The Reception of Charles Darwin in Europe Charles Darwin s first French translations

This book is a comprehensive survey of this enduring cultural impact throughout the continent.

Author: Eve-Marie Engels

Publisher:

ISBN: LCCN:2009288037

Category: Evolution (Biology)

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Beyond this pivotal place in the history of scientific thought, Charles Darwin's writings and his theory of evolution by natural selection have also had a profound impact on art and culture and continue to do so to this day. This book is a comprehensive survey of this enduring cultural impact throughout the continent. With chapters written by leading international scholars that explore how literary writers and popular culture responded to Darwin's thought, the book also includes a complete timeline of his cultural reception in Europe and bibliographies of major translations in each country.
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The Literary and Cultural Reception of Charles Darwin in Europe

With chapters written by leading international scholars that explore how literary writers and popular culture responded to Darwin's thought, the book also includes an extensive timeline of his cultural reception in Europe and bibliographies ...

Author: Thomas F. Glick

Publisher: A&C Black

ISBN: 9781780937120

Category: Literary Criticism

Page: 656

View: 342

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Beyond his pivotal place in the history of scientific thought, Charles Darwin's writings and his theory of evolution by natural selection have also had a profound impact on art and culture and continue to do so to this day. The Literary and Cultural Reception of Charles Darwin in Europe is a comprehensive survey of this enduring cultural impact throughout the continent. With chapters written by leading international scholars that explore how literary writers and popular culture responded to Darwin's thought, the book also includes an extensive timeline of his cultural reception in Europe and bibliographies of major translations in each country.
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The Literary and Cultural Reception of Charles Darwin in Europe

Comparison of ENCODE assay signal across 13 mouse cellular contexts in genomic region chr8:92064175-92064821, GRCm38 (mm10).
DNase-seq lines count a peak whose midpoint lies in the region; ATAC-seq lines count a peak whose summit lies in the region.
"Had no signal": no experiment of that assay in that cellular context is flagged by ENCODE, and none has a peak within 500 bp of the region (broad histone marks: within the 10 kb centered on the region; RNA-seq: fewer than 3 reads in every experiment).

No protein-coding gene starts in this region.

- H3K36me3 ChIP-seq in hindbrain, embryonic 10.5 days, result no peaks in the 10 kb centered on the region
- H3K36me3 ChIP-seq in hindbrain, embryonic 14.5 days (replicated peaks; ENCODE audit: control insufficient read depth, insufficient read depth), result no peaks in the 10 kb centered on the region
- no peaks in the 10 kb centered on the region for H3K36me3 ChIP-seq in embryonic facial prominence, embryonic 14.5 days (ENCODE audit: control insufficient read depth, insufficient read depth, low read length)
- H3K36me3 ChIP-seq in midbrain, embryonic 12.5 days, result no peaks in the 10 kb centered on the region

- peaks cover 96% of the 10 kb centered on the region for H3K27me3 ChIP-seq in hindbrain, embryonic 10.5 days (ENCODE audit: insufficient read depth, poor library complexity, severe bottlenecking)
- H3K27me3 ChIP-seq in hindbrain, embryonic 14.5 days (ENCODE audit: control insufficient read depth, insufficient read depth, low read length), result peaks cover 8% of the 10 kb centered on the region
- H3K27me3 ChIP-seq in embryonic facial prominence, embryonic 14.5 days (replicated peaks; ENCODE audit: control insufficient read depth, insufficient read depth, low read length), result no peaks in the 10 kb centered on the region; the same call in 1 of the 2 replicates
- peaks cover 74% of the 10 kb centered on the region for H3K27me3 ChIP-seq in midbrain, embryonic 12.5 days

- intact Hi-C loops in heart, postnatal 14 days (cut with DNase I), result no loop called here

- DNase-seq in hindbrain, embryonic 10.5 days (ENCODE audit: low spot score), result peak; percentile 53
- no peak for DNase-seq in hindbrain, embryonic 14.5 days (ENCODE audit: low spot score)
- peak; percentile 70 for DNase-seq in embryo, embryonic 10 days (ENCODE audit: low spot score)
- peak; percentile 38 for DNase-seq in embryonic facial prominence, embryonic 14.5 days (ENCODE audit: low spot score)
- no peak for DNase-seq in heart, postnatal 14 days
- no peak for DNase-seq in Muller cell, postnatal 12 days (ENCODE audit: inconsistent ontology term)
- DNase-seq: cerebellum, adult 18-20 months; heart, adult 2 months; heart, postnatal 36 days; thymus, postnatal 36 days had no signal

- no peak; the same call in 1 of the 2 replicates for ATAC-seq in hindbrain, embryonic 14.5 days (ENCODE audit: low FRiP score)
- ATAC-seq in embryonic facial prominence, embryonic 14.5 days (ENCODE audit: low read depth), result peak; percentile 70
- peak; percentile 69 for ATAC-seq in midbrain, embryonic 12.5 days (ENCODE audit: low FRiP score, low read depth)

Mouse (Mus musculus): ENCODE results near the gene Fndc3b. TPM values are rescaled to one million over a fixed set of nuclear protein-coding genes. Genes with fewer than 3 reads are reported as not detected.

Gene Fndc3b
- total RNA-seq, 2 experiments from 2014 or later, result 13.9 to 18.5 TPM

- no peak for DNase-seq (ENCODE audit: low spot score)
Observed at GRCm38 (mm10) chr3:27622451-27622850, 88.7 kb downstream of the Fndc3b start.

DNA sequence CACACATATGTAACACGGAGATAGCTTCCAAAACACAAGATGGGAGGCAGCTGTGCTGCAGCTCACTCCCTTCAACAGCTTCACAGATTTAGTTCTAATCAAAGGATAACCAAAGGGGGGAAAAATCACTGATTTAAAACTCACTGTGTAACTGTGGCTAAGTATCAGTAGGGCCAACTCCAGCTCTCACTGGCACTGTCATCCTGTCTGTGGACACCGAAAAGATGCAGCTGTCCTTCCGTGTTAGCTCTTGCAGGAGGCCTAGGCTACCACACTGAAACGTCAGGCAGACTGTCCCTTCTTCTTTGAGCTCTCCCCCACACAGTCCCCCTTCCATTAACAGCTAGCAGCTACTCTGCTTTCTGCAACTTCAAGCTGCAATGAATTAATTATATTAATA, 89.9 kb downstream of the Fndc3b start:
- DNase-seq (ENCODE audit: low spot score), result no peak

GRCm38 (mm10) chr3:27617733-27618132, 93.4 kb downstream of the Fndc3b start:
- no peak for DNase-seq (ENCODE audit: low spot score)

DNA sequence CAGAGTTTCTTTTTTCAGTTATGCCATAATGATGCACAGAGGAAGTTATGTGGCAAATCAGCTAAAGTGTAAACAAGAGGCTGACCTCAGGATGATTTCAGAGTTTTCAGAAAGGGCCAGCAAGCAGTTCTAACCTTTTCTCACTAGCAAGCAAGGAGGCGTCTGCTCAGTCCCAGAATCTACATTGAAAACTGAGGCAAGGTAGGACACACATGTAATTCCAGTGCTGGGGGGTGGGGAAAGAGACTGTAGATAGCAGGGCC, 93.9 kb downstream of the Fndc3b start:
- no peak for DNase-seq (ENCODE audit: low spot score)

With chapters written by leading international scholars that explore how literary writers and popular culture responded to Darwin's thought, the book also includes an extensive timeline of his cultural reception in Europe and bibliographies ...

Author: Thomas F. Glick

Publisher: Bloomsbury Academic

ISBN: 1780937466

Category: Literary Criticism

Page: 784

View: 969

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Beyond his pivotal place in the history of scientific thought, Charles Darwin's writings and his theory of evolution by natural selection have also had a profound impact on art and culture and continue to do so to this day. The Literary and Cultural Reception of Charles Darwin in Europe is a comprehensive survey of this enduring cultural impact throughout the continent. With chapters written by leading international scholars that explore how literary writers and popular culture responded to Darwin's thought, the book also includes an extensive timeline of his cultural reception in Europe and bibliographies of major translations in each country.
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Darwin s Man in Brazil

This volume will become the standard biography of Müller and will take its place on the short shelf of classic works in the history of modern biology.

Author: Kimr Jackson

Publisher: Createspace Independent Publishing Platform

ISBN: 1548699012

Category:

Page: 252

View: 534

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"The thoroughly researched, well-illustrated, and definitive account of an important period, place, and scientist in the history of evolutionary biology."-Edward O. Wilson, author of The Meaning of Human Existence "Absolutely essential to anyone interested in the history of evolutionary theory, evolutionary science, or Darwinism. This volume will become the standard biography of M�ller and will take its place on the short shelf of classic works in the history of modern biology."-Thomas F. Glick, coeditor of The Literary and Cultural Reception of Charles Darwin in Europe
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Ideology Censorship and Translation

Charles Darwin's first French translations. In T. F. Glick & E. Shaffer (Eds.), The literary and cultural reception of Charles Darwin in Europe (pp. 391–399). London: Bloomsbury. Pym, A. (2009). Humanizing translation history. Hermes.

Author: Martin McLaughlin

Publisher: Routledge

ISBN: 9781000356281

Category: Language Arts & Disciplines

Page: 142

View: 630

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This volume invites us to revisit ideology, censorship and translation by adopting a variety of perspectives. It presents case studies and theoretical analyses from different chronological periods and focuses on a variety of genres, themes and audiences. Focusing on issues that have thus far not been addressed in a sufficiently connected way and from a variety of disciplines, they analyse authentic translation work, procedures and strategies. The book considers the ethical and ideological implications for the translator, re-examines the role of the ideologist or the censor—as a stand-alone individual, as representative of a group, or as part of a larger apparatus—and establishes the translator’s scope of action. The chapters presented here contribute new ideas that help to elucidate both the role of the translator throughout history, as well as current practices. Collectively, in demonstrating the role that ideology and censorship play in the act of translation, the authors help to establish a connection between the past and the present across different genres, cultural traditions and audiences. The chapters in this book were originally published as a special issue of Perspectives: Studies in Translation Theory and Practice.